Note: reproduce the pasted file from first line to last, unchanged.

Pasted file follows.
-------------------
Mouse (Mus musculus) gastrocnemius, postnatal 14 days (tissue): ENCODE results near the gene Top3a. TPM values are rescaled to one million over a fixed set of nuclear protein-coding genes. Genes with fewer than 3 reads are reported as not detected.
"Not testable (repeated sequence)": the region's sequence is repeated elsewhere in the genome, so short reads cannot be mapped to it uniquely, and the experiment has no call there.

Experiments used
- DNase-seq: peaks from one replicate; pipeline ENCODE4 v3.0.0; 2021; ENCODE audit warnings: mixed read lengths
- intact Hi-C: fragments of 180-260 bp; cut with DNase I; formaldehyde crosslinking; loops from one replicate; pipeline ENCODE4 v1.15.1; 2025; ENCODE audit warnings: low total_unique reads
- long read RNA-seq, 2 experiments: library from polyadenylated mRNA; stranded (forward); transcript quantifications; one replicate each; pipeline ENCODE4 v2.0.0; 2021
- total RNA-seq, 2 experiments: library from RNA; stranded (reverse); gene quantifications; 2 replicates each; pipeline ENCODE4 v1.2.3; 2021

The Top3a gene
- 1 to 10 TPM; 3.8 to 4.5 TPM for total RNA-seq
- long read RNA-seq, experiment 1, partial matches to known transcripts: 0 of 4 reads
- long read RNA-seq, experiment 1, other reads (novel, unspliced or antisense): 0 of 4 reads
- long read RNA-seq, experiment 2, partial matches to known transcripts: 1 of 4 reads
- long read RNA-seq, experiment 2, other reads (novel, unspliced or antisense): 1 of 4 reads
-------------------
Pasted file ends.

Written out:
Mouse (Mus musculus) gastrocnemius, postnatal 14 days (tissue): ENCODE results near the gene Top3a. TPM values are rescaled to one million over a fixed set of nuclear protein-coding genes. Genes with fewer than 3 reads are reported as not detected.
"Not testable (repeated sequence)": the region's sequence is repeated elsewhere in the genome, so short reads cannot be mapped to it uniquely, and the experiment has no call there.

Experiments used
- DNase-seq: peaks from one replicate; pipeline ENCODE4 v3.0.0; 2021; ENCODE audit warnings: mixed read lengths
- intact Hi-C: fragments of 180-260 bp; cut with DNase I; formaldehyde crosslinking; loops from one replicate; pipeline ENCODE4 v1.15.1; 2025; ENCODE audit warnings: low total_unique reads
- long read RNA-seq, 2 experiments: library from polyadenylated mRNA; stranded (forward); transcript quantifications; one replicate each; pipeline ENCODE4 v2.0.0; 2021
- total RNA-seq, 2 experiments: library from RNA; stranded (reverse); gene quantifications; 2 replicates each; pipeline ENCODE4 v1.2.3; 2021

The Top3a gene
- 1 to 10 TPM; 3.8 to 4.5 TPM for total RNA-seq
- long read RNA-seq, experiment 1, partial matches to known transcripts: 0 of 4 reads
- long read RNA-seq, experiment 1, other reads (novel, unspliced or antisense): 0 of 4 reads
- long read RNA-seq, experiment 2, partial matches to known transcripts: 1 of 4 reads
- long read RNA-seq, experiment 2, other reads (novel, unspliced or antisense): 1 of 4 reads